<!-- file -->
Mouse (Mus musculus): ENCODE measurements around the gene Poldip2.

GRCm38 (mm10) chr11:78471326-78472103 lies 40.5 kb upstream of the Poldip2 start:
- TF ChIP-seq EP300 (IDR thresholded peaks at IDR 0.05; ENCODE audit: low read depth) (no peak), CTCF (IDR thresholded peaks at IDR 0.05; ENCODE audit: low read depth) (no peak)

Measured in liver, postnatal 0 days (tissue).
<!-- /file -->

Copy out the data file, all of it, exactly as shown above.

Mouse (Mus musculus): ENCODE measurements around the gene Poldip2.

GRCm38 (mm10) chr11:78471326-78472103 lies 40.5 kb upstream of the Poldip2 start:
- TF ChIP-seq EP300 (IDR thresholded peaks at IDR 0.05; ENCODE audit: low read depth) (no peak), CTCF (IDR thresholded peaks at IDR 0.05; ENCODE audit: low read depth) (no peak)

Measured in liver, postnatal 0 days (tissue).